He also knew and openly proclaimed that the words which flow from that divine Wisdom "will not pass away." "Heaven and earth will pass away, but my words will not pass away" (Mk 13:31). They contain the power of the truth which is indestructible and eternal. They are therefore "words of eternal life," as the Apostle Peter confessed at a critical moment, when many of those who had assembled to hear Jesus, began to leave him, because they could not understand and were not disposed to accept his words foretelling the mystery of the Eucharist (cf. Jn 6:66).

Here we touch on the problem of human freedom to accept or not to accept the eternal truth contained in Christ's teaching. It is certainly valid to give to people of all ages—and therefore of our time also—an adequate response to their vocation which opens on to the eternal. Confronted with this problem, having a theological as well as an anthropological dimension (the human reaction and response to a truth proposed), it will suffice for the present to refer to what the Second Vatican Council said, especially in regard to the particular sensitivity of the people of today. The Council first of all stated that "all men are bound to seek the truth, especially in what concerns God and his Church," but also that "truth cannot impose itself except by virtue of its own truth, as it makes its entrance into the mind at once quietly and with power" (DH 1). Moreover, the Council recalled the duty of people "to adhere to the truth once it is known and to order their whole lives in accord with the demands of truth." Then it adds: "Men cannot discharge these obligations in a manner in keeping with their own nature unless they enjoy immunity from external coercion as well as psychological freedom" (DH 2).

Such is the mission of Christ as teacher of eternal truth. The Council recalled that "God calls men to serve him in spirit and in truth.... God has regard for the dignity of the human person whom he himself created." Then it said that "this truth appears at its height in Christ Jesus, in whom God manifested himself and his ways with men. Christ is at once our Master and our Lord and also meek and humble of heart. In attracting and inviting his disciples he used patience. He wrought miracles to illuminate his teaching and to establish its truth, but his intention was to rouse faith in his hearers and to confirm them in faith, not to exert coercion upon them" (DH 11).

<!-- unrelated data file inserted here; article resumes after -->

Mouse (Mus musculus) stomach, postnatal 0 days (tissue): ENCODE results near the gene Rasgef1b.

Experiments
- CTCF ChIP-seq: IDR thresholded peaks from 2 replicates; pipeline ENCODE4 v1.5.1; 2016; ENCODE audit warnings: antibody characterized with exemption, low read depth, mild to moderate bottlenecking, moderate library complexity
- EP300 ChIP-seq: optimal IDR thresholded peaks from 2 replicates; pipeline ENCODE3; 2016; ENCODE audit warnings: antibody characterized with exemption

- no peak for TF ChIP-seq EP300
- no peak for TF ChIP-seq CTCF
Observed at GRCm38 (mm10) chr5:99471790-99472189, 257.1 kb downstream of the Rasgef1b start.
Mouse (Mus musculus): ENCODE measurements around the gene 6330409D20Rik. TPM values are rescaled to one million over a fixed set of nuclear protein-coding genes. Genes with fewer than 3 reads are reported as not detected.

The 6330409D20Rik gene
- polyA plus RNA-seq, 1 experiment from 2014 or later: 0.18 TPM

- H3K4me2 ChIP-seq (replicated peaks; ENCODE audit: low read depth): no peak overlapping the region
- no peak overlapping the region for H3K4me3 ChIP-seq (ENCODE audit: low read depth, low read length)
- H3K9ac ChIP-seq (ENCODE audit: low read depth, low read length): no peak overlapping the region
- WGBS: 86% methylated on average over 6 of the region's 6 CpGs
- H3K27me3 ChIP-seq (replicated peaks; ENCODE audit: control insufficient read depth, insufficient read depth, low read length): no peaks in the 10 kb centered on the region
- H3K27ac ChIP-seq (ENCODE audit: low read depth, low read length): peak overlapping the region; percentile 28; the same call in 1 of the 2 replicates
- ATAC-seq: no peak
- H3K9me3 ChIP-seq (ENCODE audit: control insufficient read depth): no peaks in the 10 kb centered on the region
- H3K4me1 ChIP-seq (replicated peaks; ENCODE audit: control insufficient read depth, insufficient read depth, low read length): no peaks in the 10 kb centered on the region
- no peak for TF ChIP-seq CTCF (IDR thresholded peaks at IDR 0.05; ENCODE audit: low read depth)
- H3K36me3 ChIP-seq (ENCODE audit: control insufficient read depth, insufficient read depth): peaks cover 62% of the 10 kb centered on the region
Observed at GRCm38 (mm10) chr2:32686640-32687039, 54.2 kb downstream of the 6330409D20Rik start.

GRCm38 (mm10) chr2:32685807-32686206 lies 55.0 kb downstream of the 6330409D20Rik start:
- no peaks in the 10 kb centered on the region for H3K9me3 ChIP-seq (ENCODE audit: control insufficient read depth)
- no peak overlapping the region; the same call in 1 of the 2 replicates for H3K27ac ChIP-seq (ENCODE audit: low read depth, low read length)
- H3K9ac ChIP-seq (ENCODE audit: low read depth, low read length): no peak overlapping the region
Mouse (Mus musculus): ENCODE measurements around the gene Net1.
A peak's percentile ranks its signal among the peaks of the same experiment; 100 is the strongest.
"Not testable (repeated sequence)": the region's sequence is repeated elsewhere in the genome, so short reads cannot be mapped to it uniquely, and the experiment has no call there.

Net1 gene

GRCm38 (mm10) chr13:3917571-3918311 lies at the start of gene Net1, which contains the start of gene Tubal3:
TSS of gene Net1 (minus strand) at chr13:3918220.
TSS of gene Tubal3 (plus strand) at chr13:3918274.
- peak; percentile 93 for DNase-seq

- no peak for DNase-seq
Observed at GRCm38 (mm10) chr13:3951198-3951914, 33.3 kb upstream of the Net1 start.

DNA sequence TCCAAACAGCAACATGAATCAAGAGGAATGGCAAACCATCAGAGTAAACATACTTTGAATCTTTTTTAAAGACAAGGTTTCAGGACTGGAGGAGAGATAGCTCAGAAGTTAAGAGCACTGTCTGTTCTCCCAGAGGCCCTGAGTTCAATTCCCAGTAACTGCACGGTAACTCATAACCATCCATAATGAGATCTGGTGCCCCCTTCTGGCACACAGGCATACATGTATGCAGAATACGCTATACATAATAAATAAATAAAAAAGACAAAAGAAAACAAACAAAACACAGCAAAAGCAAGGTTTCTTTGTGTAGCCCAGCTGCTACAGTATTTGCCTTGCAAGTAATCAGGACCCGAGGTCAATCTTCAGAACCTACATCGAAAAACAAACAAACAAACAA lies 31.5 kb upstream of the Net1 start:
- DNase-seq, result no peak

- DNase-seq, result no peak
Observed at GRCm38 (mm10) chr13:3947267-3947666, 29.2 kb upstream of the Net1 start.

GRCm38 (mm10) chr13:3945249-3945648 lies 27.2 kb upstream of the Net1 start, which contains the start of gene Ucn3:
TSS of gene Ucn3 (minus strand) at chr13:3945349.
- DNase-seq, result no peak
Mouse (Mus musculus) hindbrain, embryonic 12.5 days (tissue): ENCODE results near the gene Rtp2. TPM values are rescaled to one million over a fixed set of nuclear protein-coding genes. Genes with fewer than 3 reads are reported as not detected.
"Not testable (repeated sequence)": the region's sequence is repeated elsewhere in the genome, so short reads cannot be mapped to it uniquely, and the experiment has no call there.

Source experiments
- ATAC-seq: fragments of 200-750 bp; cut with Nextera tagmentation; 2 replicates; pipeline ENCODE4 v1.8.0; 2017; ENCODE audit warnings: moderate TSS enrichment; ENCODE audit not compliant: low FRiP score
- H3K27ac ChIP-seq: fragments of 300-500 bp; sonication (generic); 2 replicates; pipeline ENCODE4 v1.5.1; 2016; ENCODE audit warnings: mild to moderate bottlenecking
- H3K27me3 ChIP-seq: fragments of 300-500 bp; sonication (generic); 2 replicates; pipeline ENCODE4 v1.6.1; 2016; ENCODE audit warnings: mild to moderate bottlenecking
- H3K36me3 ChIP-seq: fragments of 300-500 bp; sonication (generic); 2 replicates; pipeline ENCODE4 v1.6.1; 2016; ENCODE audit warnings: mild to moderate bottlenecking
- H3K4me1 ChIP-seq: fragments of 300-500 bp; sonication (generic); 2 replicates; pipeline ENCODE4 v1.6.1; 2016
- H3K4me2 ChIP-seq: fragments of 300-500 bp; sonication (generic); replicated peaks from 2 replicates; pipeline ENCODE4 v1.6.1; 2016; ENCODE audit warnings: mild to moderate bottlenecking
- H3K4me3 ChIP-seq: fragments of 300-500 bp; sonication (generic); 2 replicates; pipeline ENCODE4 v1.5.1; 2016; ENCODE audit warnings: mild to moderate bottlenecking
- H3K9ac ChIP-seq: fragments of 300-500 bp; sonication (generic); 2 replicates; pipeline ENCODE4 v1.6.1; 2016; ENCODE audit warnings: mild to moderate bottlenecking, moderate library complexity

Eventually, the Council linked this dimension of Christ's teaching with the paschal mystery: "In the end, when he completed on the cross the work of redemption whereby he achieved salvation and true freedom for men, he brought his revelation to completion. For he bore witness to the truth, but he refused to impose the truth by force on those who spoke against it. Not by force of blows does his rule assert its claims. It is established by witnessing to the truth and by hearing the truth, and it extends its dominion by the love whereby Christ, lifted up on the cross, draws all men to himself" (DH 11).

As of now we can conclude that he who sincerely seeks the truth will find easily enough in the teaching of Christ crucified the solution to the problem of freedom also.